Healthy Living in the North

Planning and hosting healthy meetings, events and conferences

health foods in the candy dish

Celebrate good food together and take the war out of your workplace by sharing food that is a healthy choice for everyone.

One of the biggest themes that has come up in this challenge is the foods we eat in the workplace. To learn more about the ‘science’ of food in the workplace, I talked to a few of those who help us decide what to eat when food is provided in meetings. Ardelle Bernardo and Roxane Griffith provide administrative support in Public Health at Northern Health. In this, they plan most of the meetings for leadership, including day-long meetings, events and conferences. I had the chance to ask them about how they plan the food part of such events.

What is it like to order food for a whole group?

Ordering food for a group of people can be very intimidating. Before, I would order whatever the group wanted (e.g., lasagna, Caesar salad, pizza). I noticed that the pop and juice were taken before the water. By the middle of the afternoon – everyone seemed to be very tired and not really into finishing the meeting. Even for myself, I was less alert for taking the minutes.

Working with Public Health, I now take the catering part of my job more seriously and with more thought so that – by the end of the day – everyone is still awake, aware, and going home feeling a lot better.

Where did you learn about ordering smarter food choices for meetings?

The Eat Smart, Meet Smart guidelines provide lots of helpful suggestions to help you plan your menu so that participants will remain alert, productive, and engaged throughout the day. Menu planning tools are also available on the Ministry of Health’s Healthy Eating Resources site.

Based on your experiences, what are your top tips for ordering smarter food choices?

Ask participants about any food allergies before you order, and provide options for those participants.

Ask the caterer or chef to:

  • Prepare all foods with as little added fat, salt and sugar as possible; avoid fried foods.
  • Provide smaller portions.
  • Avoid processed foods – ask for “real” cheeses and meats rather than processed alternatives.

When choosing food for your meeting, consider ordering:

  • Water, coffee and tea, rather than pop and fruit juices (which are high in sugars).
  • Whole grain, low fat, low sugar muffins – they are still yummy but much healthier!
  • Clear broth soups (rather than cream-based) – include beans and chopped vegetables.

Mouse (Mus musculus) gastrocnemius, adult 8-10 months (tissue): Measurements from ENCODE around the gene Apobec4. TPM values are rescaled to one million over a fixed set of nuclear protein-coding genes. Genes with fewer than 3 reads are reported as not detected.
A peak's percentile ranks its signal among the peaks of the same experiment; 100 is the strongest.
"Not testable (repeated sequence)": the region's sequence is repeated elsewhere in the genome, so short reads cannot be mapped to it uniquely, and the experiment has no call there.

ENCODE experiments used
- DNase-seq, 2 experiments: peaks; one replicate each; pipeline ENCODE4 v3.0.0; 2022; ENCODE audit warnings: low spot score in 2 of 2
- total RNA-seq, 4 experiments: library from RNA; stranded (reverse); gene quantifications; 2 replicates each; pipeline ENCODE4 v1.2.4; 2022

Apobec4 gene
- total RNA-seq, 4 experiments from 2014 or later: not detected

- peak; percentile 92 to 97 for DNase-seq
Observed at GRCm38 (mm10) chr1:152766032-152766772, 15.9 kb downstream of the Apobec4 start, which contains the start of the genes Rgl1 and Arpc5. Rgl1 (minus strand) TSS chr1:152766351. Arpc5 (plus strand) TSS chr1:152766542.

• High-protein foods – include low fat meats, yogurts and cheeses.
  • Bean-based dips like hummus with whole grain crackers for snacks.
  • Individual cups of trail mix or healthy wrapped snack bars for snacks.

When putting the food out:

  • Offer more healthy choices than unhealthy choices.
  • Serve protein with carbohydrates – e.g. order a small cheese tray or low-fat yogurt with the fruit or muffins.
  • Do not put bowls of candy or mints on the meeting tables.
  • Reducing portion sizes can sometimes make those yummy foods and treats do-able – provide small, healthy cookies, or cut pastries in half, and never offer more than two dessert options.

Remember – everything is okay in moderation! 

What about the fact that people sit so much in meetings?

Include walking breaks or activity breaks in your meeting agenda – bring along a prop or two to promote physical activity in the meeting room on breaks (e.g., a Fit Deck).

Your turn: What do you do to promote health during work meetings and events?

Chelan Zirul

About Chelan Zirul

Chelan Zirul is the Regional Manager for Health Promotions and Community Engagement for Northern Health. As a graduate from UNBC, she did her Master's of Arts in Natural Resources and Environmental Studies. She explored regional development decision-making and is an advocate for policy that is appropriate for the needs of northerners. This, combined with her personal interest in health and wellness, drew her to work in health communications. Born in northern B.C., she takes advantage of the access to outdoor living. She enjoys hunting and exploring the backcountry with her dog and husband and enjoys finding ways to use local foods.

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Comments

  1. Awesome post Chelan! Day long meetings can be draining and eating strategically can help the post lunch fall downs. Since I suffer from low volition, I always appreciate it when an event planner doesn’t give me the choice of eating those $3 cookies & lays out a veggie platter instead.